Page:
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​Jeff Daniels: Almost everywhere, and now on Broadway

Jeff Daniels played it for laughs in the 1994 film, "Dumb and Dumber." Now he's ON BROADWAY, and talking with Anthony Mason:

With his name up in lights on Broadway, Jeff Daniels is, at age 60, busier than he's ever been.

"The past year, it seems like you've been almost everywhere," Mason said.

"Yeah, there's been a lot of me!"

He plays the NASA director trying to bring stranded astronaut Matt Damon back from Mars in "The Martian."

In "Steve Jobs," he plays CEO John Scully who is forced to fire the Apple founder.

And in "Blackbird," which began previews on Broadway this past week, he plays a middle-aged man reliving an earlier affair with a 12-year-old girl:

Ray: "I'd seen you on the street. Around. But not. Not."
Una: "You were looking at me, at the barbecue."
Ray: "No."
Una: "I saw you."
Ray: "I wasn't."
Una: "I felt you."
Ray: "I looked at you. I wasn't looking."

It's a stunning turnaround for an actor who only a few years ago he was finished, and considered quitting acting:

"Well, I wanted to quit before I was fired or let go or dismissed or over," Daniels said. "Then Aaron Sorkin called. My career didn't die, much to my happiness!"

Jeff Daniels with correspondent Anthony Mason outside New York City's Belasco Theatre. CBS News

In 2012, Sorkin, the creator and writer of "The Newsroom," offered him the part of anchorman Will McAvoy in the HBO series.

The pilot included this pivotal 3-minute speech:

Will McAvoy: "Hey, you, sorority girl, just in case you happen to wander into a voting booth ... There is absolutely no evidence to support the statement that we're the greatest country in the world. We're seventh in literacy, 27th in math ..."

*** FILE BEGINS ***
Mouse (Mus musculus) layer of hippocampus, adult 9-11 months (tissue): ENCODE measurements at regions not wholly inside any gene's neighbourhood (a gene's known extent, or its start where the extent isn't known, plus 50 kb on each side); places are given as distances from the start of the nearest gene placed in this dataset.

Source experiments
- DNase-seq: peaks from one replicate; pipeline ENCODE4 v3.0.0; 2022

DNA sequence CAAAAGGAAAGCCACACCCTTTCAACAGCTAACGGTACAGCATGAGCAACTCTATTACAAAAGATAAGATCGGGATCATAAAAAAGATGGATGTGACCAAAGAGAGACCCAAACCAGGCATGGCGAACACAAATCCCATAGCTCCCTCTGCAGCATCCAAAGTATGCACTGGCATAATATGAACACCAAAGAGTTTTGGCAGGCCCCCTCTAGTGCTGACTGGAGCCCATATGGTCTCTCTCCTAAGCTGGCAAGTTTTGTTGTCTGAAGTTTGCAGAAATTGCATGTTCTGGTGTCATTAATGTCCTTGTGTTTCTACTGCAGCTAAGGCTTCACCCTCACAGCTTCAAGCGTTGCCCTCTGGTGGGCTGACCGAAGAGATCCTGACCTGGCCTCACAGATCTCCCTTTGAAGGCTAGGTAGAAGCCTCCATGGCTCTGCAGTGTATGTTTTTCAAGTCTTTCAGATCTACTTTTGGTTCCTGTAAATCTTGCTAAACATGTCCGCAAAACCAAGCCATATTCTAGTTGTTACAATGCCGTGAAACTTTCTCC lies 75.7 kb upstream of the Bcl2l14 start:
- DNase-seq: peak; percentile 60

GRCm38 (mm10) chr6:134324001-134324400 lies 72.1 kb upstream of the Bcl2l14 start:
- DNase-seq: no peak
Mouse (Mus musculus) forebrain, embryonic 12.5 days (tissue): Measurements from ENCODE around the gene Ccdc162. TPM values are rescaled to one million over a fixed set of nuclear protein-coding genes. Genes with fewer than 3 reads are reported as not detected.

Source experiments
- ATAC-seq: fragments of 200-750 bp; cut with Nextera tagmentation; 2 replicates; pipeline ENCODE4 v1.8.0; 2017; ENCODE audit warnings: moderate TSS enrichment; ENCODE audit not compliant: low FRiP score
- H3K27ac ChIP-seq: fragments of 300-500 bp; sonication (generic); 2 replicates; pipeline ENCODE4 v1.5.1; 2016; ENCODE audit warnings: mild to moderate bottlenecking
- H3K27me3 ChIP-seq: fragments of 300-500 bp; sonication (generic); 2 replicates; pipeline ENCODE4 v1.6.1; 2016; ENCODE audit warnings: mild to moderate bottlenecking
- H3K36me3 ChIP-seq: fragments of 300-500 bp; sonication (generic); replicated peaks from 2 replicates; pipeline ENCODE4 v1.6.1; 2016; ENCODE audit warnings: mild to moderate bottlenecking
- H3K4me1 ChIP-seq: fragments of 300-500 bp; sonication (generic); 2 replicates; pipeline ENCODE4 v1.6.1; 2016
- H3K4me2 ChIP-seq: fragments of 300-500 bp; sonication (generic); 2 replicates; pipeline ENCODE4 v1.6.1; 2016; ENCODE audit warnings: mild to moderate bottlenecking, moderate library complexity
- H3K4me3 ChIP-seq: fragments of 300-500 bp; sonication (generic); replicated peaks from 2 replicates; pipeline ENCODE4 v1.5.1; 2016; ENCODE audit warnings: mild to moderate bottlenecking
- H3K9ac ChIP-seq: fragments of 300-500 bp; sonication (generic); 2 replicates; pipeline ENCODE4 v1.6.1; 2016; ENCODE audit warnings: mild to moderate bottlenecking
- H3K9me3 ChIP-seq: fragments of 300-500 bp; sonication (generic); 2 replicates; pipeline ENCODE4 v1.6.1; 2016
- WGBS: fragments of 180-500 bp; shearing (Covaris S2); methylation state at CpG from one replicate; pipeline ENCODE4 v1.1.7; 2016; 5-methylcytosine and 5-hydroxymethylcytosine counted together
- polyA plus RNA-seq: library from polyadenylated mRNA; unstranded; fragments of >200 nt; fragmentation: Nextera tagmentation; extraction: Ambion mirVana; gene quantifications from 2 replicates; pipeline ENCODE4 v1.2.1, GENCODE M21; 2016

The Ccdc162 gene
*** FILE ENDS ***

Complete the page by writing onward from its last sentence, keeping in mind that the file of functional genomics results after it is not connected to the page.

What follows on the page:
Mason asked, "Were you kinda nervous about that?"

"On the way to the set, Aaron pulled me aside and said, 'Just, you know, as important as this speech is to you, it's twice as important to me. But I'd waited decades for that speech. Decades. And this is your shot, so hit it.'"

"Now, none of this is the fault of a 20-year-old college student, but you, nonetheless, are, without a doubt, a member of the worst period generation period ever period, so when you ask what makes us the greatest country in the world, I don't know what the **** you're talking about! Yosemite?!?"

Daniels won an Emmy for "The Newsroom," and says he finally understood the advice he was given years ago: "Tommy Tune pulled me aside one day and he said, 'I know you can act it. I need you to star in it.'"

Daniels' career began in Chelsea, Michigan, his hometown, where he and his wife, Kathleen, raised their three kids, and still live. He started acting in high school, and in 1976 he dropped out of college and bravely set out for New York.

"That had to be kind of overwhelming coming to New York at 21?" asked Mason.

"Yeah, I was ready to leave very single day."